Matteo Garrone’s ‘Dogman’ Is Italy’s Oscar Contender
Dubbed an “urban Western,” the movie is inspired by a murder committed by a dog groomer during the late 1980s in a gang-ridden area outside Rome. The film marks Garrone’s return to smaller-scale Italian-language filmmaking following his English-language fantasy “Tale of Tales.”
Garrone previously had a shot at Oscar glory with hit 2008 Neapolitan mob drama “Gomorrah,” which was considered a top contender in 2009 but did not make the Academy’s shortlist of nominees, causing a bit of a stir even among U.S. critics.
Italy last won the prize – its 11th, the most of any country – in 2014 with Paolo Sorrentino’s “The Great Beauty.” Sorrentino’s new film, “Loro,” about the excesses of the Berlusconi era, was expected to be in the running this year, but producer Indigo Film did not submit it to avoid potential friction with Garrone, according to sources.
Sorrentino has already won his Oscar, and “Dogman” is considered the stronger contender.
In “Dogman,” newcomer Marcello Fonte plays the mild-mannered dog groomer caught up in a spiral of violence with a bullying boxer. Fonte “gives an expert performance as a saintly scamp who ‘blooms’ into a butterfly of vengeance,” Variety critic Owen Gleiberman said in his review. Besides the acting nod for Fonte, “Dogman” also won Cannes’ unofficial Palm Dog award for its canine cast.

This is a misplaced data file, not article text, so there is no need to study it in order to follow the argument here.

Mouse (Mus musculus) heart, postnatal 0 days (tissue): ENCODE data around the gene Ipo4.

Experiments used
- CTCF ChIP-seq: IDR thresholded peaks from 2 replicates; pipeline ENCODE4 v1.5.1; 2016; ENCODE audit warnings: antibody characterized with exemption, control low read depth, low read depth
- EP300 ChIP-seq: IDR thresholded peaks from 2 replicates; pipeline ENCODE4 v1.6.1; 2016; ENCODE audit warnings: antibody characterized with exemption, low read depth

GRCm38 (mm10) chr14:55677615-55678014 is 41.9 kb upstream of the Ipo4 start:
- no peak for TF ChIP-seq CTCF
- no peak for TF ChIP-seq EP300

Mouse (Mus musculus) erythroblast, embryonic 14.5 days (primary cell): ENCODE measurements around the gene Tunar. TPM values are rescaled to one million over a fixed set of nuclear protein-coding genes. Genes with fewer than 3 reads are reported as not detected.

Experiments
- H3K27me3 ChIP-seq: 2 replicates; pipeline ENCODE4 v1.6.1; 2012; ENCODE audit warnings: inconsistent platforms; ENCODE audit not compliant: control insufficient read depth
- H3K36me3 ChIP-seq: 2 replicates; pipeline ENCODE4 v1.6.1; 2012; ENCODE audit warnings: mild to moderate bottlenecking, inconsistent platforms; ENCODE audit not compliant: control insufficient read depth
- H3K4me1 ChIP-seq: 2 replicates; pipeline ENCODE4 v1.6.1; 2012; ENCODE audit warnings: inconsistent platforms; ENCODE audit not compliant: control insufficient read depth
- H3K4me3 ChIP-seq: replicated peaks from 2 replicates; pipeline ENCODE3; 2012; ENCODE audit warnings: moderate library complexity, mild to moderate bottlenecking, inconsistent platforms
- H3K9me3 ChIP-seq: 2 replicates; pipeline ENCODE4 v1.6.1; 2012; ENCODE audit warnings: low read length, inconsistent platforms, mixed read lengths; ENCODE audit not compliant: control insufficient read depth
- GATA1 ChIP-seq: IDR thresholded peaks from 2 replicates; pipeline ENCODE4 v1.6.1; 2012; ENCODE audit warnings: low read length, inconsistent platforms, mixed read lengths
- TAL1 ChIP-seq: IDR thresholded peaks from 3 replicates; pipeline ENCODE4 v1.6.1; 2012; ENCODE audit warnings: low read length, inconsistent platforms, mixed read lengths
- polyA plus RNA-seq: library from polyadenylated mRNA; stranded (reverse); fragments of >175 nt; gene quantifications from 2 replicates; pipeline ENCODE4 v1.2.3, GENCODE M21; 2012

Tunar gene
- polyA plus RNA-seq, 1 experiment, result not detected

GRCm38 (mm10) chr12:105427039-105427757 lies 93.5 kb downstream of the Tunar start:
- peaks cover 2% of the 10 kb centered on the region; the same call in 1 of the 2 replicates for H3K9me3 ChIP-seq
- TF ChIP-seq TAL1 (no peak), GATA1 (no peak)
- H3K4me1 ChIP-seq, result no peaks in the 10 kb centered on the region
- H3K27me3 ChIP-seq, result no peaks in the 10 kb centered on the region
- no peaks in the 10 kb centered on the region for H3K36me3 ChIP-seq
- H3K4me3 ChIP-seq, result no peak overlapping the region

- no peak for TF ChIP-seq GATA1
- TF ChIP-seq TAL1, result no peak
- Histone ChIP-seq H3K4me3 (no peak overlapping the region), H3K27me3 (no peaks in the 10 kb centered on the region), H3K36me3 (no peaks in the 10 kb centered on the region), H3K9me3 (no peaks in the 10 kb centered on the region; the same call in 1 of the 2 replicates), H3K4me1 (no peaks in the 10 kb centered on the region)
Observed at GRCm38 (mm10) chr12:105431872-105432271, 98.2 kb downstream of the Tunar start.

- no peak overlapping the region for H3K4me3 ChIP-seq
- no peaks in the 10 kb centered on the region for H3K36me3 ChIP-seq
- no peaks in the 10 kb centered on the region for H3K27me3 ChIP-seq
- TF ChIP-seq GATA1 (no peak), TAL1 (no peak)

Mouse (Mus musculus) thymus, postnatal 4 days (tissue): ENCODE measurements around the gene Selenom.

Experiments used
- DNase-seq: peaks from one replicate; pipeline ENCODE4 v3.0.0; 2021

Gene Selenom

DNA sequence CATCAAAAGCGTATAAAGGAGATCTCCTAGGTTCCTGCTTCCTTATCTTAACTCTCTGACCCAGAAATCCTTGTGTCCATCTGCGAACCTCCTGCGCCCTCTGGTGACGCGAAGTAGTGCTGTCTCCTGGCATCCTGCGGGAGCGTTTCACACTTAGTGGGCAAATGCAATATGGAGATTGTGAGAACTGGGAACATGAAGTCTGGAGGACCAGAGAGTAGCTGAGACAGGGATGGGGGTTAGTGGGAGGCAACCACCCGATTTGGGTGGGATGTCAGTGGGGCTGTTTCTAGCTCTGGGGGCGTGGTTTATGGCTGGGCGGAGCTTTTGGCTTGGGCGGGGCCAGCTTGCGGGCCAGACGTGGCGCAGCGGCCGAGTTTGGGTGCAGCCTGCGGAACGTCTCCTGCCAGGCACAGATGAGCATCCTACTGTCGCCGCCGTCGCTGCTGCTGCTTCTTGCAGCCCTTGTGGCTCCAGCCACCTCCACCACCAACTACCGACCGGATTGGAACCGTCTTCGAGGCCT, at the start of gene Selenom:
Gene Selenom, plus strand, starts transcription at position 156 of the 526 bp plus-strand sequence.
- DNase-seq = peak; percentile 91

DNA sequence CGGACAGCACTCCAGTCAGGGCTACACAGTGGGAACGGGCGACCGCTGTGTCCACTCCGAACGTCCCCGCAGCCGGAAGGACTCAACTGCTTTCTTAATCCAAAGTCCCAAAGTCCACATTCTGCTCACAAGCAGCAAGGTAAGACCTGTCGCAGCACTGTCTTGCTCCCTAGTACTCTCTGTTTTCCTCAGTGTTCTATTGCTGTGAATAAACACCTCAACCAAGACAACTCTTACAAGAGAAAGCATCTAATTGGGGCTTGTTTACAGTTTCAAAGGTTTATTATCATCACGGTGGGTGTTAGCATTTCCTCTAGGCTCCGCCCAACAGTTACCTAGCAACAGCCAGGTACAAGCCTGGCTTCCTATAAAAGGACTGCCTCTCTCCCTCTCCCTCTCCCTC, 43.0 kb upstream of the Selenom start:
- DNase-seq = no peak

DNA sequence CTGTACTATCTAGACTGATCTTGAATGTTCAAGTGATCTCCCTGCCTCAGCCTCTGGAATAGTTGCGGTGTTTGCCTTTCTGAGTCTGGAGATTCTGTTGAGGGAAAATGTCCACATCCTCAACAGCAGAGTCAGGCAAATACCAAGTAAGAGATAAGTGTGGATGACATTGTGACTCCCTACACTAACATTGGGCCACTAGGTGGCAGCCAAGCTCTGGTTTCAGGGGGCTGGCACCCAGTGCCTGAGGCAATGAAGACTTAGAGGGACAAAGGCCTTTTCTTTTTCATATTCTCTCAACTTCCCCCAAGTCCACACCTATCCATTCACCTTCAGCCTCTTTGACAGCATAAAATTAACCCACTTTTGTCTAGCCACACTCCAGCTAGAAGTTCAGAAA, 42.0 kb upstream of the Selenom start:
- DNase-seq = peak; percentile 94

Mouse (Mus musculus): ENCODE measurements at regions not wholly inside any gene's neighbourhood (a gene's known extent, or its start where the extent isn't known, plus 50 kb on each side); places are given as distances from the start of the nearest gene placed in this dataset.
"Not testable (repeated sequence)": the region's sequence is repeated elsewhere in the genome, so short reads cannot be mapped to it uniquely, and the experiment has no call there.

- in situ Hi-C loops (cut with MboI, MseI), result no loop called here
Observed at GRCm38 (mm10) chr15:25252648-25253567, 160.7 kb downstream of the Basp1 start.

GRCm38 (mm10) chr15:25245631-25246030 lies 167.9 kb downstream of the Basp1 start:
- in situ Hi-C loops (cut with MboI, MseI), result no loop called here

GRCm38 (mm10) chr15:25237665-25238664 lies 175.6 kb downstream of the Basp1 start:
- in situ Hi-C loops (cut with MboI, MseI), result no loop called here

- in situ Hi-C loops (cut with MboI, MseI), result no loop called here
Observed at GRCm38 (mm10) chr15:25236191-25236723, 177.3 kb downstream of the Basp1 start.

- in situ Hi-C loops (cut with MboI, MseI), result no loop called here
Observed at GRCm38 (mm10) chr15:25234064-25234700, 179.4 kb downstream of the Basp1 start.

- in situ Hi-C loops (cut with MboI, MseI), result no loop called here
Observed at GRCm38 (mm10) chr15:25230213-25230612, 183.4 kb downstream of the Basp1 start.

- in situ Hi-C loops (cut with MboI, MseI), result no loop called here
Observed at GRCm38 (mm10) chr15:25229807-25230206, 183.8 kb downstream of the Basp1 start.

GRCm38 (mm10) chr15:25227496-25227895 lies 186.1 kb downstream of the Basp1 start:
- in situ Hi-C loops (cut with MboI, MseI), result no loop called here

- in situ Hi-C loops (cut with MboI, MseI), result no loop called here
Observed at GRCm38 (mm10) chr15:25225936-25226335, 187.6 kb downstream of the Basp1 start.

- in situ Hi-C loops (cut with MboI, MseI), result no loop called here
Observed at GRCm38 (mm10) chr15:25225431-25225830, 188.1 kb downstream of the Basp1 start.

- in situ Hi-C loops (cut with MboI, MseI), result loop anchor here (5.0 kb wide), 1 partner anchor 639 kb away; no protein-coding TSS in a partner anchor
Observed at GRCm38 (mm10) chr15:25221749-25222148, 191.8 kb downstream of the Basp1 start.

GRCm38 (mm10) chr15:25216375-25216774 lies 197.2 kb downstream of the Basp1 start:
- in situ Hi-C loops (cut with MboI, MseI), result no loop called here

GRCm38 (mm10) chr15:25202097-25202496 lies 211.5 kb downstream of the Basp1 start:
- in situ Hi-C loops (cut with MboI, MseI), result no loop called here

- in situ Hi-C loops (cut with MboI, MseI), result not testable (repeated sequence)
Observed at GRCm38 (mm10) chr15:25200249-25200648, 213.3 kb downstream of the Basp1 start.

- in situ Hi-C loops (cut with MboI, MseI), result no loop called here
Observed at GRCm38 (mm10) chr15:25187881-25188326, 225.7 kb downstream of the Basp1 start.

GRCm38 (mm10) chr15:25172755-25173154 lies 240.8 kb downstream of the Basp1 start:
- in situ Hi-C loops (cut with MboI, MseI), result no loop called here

Magnolia Pictures will be releasing “Dogman” in the U.S.
Produced by Garrone’s own Archimede shingle with RAI Cinema, France’s Le Pact, and in collaboration with Jeremy Thomas’ HanWay, which has U.K. rights, “Dogman” has several similarities with “Gomorrah” in terms of their criminal underworld theme and atmospherics. It recently swept Italy’s Silver Ribbon prizes, which are awarded by the Italian film journalists’ union, and was considered the front-runner as Italy’s foreign Oscar contender this year.
RAI Cinema managing director Paolo Del Brocco noted in a statement that “Dogman” had already sold to more than 40 territories and that it was chosen “with the conviction” that it stands a strong chance against foreign Oscar candidates from the rest of the world.